Episodes of the story of Odysseus' protracted wanderings from fallen Troy to his island home of Ithaca are pungently interspersed with a commentary by the blind singer Billy Blue. Proteus, the Old Man of the Sea, the giant Cyclops, Circe and her revellers, ghosts, and mermaids are among the cast. With its vast sweep and richly figurative language, The Odyssey confirms that Derek Walcott is as compelling a playwright as he is a poet.
"[The Odyssey features Walcott's] voluptuous metaphor making and severe truth telling."--Time
In the Iliad it is the tenth year of the Trojan War. The Greek allies have laid siege to the city of Troy, but the leaders of the Greek factions are beginning to turn on one another. When Agamemnon, the king of Mycenae, angers Achilles, leader of the Myrmidons, the gods begin to intervene more directly in the conflict, and the war becomes even more dangerous for the heroes of Greece and Troy.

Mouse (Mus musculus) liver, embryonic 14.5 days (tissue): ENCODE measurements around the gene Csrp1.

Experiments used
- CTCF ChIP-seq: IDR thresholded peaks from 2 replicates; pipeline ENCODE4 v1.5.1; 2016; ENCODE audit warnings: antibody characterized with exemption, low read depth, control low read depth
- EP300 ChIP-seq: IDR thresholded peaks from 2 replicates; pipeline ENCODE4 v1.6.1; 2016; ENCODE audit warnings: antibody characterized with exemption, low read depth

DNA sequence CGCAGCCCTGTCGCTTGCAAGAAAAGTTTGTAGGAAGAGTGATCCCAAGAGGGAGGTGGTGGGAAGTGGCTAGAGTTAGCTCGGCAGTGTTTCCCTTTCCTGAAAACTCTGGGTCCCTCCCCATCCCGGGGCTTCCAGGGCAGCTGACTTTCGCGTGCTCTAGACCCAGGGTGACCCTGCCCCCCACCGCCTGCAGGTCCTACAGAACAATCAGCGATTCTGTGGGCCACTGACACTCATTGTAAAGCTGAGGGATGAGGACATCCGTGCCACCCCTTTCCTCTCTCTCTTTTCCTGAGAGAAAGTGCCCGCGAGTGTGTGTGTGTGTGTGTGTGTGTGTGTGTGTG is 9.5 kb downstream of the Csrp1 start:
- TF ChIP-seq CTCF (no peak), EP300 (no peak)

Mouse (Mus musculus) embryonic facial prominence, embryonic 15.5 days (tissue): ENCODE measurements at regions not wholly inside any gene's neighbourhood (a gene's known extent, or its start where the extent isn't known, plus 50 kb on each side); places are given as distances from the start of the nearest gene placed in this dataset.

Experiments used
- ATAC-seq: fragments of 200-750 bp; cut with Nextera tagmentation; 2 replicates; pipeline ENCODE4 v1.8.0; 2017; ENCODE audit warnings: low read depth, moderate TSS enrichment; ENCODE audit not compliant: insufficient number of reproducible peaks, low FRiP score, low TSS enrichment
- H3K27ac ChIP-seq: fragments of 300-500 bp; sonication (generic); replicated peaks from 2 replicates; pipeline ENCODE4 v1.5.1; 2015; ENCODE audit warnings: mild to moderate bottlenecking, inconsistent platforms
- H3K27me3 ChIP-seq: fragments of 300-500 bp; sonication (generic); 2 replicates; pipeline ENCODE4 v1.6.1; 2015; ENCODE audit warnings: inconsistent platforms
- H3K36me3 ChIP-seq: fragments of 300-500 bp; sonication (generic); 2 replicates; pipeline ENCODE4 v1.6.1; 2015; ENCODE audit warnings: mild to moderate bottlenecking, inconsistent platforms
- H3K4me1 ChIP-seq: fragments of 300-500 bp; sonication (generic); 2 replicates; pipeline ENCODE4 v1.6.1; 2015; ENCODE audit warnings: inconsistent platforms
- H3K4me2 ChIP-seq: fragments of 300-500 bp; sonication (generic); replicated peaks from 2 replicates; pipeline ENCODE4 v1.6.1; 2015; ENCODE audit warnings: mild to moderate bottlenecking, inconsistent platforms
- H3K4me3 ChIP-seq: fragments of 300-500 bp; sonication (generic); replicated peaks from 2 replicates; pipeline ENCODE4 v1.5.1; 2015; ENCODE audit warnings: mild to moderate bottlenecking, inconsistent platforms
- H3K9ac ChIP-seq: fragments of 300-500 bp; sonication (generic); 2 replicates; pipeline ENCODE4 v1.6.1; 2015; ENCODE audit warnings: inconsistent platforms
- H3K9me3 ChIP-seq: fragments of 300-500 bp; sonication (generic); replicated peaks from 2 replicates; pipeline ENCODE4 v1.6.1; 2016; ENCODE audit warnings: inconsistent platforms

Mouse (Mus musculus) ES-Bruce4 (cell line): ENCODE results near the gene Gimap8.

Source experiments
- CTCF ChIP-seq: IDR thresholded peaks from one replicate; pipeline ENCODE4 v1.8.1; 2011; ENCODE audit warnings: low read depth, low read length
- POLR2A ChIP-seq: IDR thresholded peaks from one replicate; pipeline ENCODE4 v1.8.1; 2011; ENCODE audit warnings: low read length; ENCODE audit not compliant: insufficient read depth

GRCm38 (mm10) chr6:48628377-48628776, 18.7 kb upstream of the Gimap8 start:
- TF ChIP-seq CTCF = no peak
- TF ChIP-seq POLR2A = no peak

In the Odyssey, Odysseus has been away from Ithaca, the Greek city-state under his rule, for ten years while fighting in the Trojan War. After the fall of Troy, Odysseus begins the long journey home to his wife and son; however, his journey is plagued by misfortune as the gods feud over his fate, leaving the Ithacans to believe that he has died.
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